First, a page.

Leading Outdoor Recreation

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Get to Know (Your Wild Neighbours) Best Practices
Canadian Wildlife Federation (http://www.cwf-fcf.org/)
Canadian Wildlife Federation (http://www.cwf-fcf.org/)
This program is described by developers as “…an engaging collection of videos, lesson plans, activities and tips from artists, photographers, filmmakers, environmentalists, education, and students from across North America. The intersection of science, creative arts and 21st century media technologies creates powerful conduits for connecting young people with nature. We hope these resources will help you use art to connect your students with nature and develop more meaningful connections to local flora and fauna.”
Engaging and Learning with the Outdoors – The Final Report of the Outdoor Classroom in a Rural Context Action Research Project
Justin Dillon, Marian Morris, Lisa O’Donnell, et al.
National Foundation for Educational Research (https://www.nfer.ac.uk/)
Fri, 2005-04-01
“The research was carried out by a team from the National Foundation for Educational Research (NFER), King’s College London and the University of Bath. The aim was to extend research-based understandings of educational activities using the outdoor classroom in a rural context. More specifically, it focused on the processes and impacts and the planning and evaluation of outdoor learning. These issues were explored in three outdoor learning contexts: (i) school grounds and gardens; (ii) farms and city farms; and (iii) field study/nature centres. The study involved identifying case studies of effective practice, observing students and teachers at work in school grounds, on farms and in outdoor study centres across England.”
Environmental Learning and Experience Guide
Environmental Educators Provincial Specialist Association http://eepsa.org/
Sat, 2007-01-06
The Environmental Learning and Experience (ELE) Guide, developed by EEPSA and partners, is a cross-curricular framework for environmental and experiential learning in BC. This guide is provided to assist British Columbia teachers of all subjects and grades to integrate environmental concepts into teaching and learning. Designed as a support framework to guide teachers in their education planning, the guide also aims to support the implementation of many of the curriculum packages and will be complemented by web resources to support environmental learning in diverse subjects like science, social studies and language arts.The Ministry of Education has fully approved this curriculum framework, and is now hosting it on their website. http://www.bced.gov.bc.ca/environment_ed/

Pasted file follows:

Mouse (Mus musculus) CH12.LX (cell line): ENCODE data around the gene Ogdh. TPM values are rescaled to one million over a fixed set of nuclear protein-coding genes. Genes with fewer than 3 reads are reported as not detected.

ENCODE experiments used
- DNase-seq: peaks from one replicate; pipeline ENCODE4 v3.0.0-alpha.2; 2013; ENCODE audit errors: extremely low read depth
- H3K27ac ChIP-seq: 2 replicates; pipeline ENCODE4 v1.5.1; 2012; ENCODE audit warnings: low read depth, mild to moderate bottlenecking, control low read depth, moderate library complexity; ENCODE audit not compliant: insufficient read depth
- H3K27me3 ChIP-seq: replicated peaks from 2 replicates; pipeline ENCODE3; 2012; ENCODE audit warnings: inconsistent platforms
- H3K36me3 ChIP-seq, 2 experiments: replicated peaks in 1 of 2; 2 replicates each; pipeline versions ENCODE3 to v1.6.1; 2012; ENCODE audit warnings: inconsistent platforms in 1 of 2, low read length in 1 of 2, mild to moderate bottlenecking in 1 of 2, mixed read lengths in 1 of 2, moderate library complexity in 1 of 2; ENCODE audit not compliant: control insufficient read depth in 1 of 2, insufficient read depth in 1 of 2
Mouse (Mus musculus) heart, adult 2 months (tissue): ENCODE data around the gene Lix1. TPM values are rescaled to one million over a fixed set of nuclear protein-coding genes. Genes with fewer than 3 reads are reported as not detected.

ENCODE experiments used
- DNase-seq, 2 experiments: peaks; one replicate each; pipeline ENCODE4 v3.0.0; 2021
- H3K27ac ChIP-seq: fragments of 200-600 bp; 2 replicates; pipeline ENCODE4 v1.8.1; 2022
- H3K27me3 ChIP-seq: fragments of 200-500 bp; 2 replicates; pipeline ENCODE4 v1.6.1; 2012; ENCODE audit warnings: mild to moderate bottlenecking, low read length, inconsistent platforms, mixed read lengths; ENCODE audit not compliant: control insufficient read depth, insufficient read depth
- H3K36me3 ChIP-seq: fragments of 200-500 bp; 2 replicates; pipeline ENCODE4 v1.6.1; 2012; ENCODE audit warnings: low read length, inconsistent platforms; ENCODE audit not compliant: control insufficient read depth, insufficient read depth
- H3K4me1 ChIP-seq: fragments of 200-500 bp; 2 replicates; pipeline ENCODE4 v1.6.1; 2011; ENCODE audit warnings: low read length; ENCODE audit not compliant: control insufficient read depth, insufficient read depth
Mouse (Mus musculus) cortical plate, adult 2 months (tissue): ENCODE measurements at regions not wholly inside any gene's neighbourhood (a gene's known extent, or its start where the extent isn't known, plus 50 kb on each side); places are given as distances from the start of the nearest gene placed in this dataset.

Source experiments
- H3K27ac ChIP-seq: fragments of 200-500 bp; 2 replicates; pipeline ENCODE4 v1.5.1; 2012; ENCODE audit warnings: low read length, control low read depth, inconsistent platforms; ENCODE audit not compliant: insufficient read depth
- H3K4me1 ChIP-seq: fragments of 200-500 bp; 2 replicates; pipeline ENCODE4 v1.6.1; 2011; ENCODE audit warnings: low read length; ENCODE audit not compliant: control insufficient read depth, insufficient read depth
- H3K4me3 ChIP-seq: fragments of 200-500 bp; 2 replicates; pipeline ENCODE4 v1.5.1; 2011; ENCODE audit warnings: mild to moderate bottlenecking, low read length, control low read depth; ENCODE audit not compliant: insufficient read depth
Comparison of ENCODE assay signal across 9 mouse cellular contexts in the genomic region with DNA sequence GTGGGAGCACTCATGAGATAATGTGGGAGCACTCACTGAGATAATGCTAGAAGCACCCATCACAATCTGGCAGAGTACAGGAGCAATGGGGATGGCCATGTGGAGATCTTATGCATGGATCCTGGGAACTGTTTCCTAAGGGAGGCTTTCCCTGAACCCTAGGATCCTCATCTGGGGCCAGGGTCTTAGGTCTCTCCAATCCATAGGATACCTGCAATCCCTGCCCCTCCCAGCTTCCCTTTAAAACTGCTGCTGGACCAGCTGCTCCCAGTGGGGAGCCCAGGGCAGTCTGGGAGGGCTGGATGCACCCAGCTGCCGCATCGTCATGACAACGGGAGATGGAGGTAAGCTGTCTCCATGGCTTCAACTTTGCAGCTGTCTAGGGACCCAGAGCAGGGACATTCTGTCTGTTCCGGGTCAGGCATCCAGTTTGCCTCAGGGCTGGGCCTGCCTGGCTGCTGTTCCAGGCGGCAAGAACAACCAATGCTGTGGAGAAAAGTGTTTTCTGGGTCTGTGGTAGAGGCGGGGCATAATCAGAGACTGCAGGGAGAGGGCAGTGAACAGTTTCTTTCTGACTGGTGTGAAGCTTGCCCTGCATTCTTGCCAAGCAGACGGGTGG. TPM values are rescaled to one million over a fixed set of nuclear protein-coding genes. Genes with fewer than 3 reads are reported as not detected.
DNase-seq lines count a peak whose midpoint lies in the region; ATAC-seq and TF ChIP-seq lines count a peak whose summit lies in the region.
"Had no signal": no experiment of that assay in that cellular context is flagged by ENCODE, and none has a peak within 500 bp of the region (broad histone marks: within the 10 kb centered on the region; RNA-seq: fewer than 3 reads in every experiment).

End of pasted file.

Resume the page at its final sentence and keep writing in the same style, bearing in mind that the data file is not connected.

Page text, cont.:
Outdoor Recreation, Health, and Well-being
Geoffrey Godbey
Resources for the Future (http://www.rff.org/Pages/default.aspx)
Thu, 2009-01-01
“The research literature on outdoor recreation as it relates to human health is vast and growing. To help policymakers take new and emerging findings into account when designing recreation and park services and initiatives for the 21st century, this paper summarizes the salient issues and identifies research gaps. It considers how being outside in natural surroundings may improve health and how outdoor physical activities benefit participants. Particular attention is given to children’s health problems that can be mitigated through outdoor play, sports, and nature study. The paper describes approaches to measuring physical activity and recent trends in park visitation and outdoor activity participation. It looks at variables that affect participation in outdoor activities and considers the projected demographic changes that will affect policymaking in this arena. The findings of this literature review point to potential new directions for outdoor recreation policy, as well as new policy questions to be explored.”
The Project Adventure RESPECT Program: Implementing an Experientially-based Intervention as an Agent for Whole School Social and Academic Change
Paul Shirilla, Michael Gass, Sara Anderson
Education
Thu, 2009-01-01
“The use of experiential education and adventure-based programming in United States education can take many forms, including the use of challenge course programmes and expedition-style outdoor trips. While these programmes can be beneficial for students’ personal growth, organisations such as Project Adventure have begun the process of bringing adventure into the school environment as an important next step in the use of experiential methods in US education. Project Adventure is a non-profit organisation supporting the use of adventure-based and experiential programming in both schools and other youth organisations.”
Environmental Awareness and Outdoor Recreation: A Pilot Program for People with Special Needs.
Lynn Dominguez, Mary Lou Schilling
World Leisure Journal
Sat, 2011-01-01
“This article presents the results of a pilot program conducted in the area of environmental awareness and outdoor recreation skills for people with special needs. The program was created to meet the needs of people with disability to form connections with the natural environment and obtain experience with outdoor recreation pursuits. It was implemented in the public school system at the middle-school level by college undergraduate volunteers.”
Outdoor Ed - The Outdoor Education Professional’s Resource
Outdoor Ed
Outdoor Ed
Sat, 2011-01-01
“The purpose of OutdoorEd.com is to provide a rich community for professional outdoor and experiential educators to come together and share their knowledge, ideas, questions, and issues. We've gathered some of the best people in the business to create and build this site, including you...” This web-based resource combines articles relating to varied topics including equipment, safety, and sustainability, while also having an active forum where educators meet, discuss, and support the development of outdoor education programs.